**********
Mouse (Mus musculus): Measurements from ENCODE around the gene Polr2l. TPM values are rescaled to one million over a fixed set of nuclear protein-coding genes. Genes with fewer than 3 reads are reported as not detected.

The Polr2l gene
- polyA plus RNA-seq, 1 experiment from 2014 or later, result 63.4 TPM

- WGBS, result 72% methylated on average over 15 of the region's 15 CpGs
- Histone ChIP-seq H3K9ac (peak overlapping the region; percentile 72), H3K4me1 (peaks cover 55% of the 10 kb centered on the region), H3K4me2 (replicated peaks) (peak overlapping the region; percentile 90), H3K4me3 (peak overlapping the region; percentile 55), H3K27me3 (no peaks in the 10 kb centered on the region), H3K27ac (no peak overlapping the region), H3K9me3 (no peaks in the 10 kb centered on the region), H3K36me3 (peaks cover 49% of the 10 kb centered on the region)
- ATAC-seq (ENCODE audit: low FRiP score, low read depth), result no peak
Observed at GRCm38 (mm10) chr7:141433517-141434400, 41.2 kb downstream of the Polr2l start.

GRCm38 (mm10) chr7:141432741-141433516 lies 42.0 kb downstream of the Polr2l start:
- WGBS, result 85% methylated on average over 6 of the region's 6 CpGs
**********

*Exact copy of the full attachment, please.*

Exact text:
Mouse (Mus musculus): Measurements from ENCODE around the gene Polr2l. TPM values are rescaled to one million over a fixed set of nuclear protein-coding genes. Genes with fewer than 3 reads are reported as not detected.

The Polr2l gene
- polyA plus RNA-seq, 1 experiment from 2014 or later, result 63.4 TPM

- WGBS, result 72% methylated on average over 15 of the region's 15 CpGs
- Histone ChIP-seq H3K9ac (peak overlapping the region; percentile 72), H3K4me1 (peaks cover 55% of the 10 kb centered on the region), H3K4me2 (replicated peaks) (peak overlapping the region; percentile 90), H3K4me3 (peak overlapping the region; percentile 55), H3K27me3 (no peaks in the 10 kb centered on the region), H3K27ac (no peak overlapping the region), H3K9me3 (no peaks in the 10 kb centered on the region), H3K36me3 (peaks cover 49% of the 10 kb centered on the region)
- ATAC-seq (ENCODE audit: low FRiP score, low read depth), result no peak
Observed at GRCm38 (mm10) chr7:141433517-141434400, 41.2 kb downstream of the Polr2l start.

GRCm38 (mm10) chr7:141432741-141433516 lies 42.0 kb downstream of the Polr2l start:
- WGBS, result 85% methylated on average over 6 of the region's 6 CpGs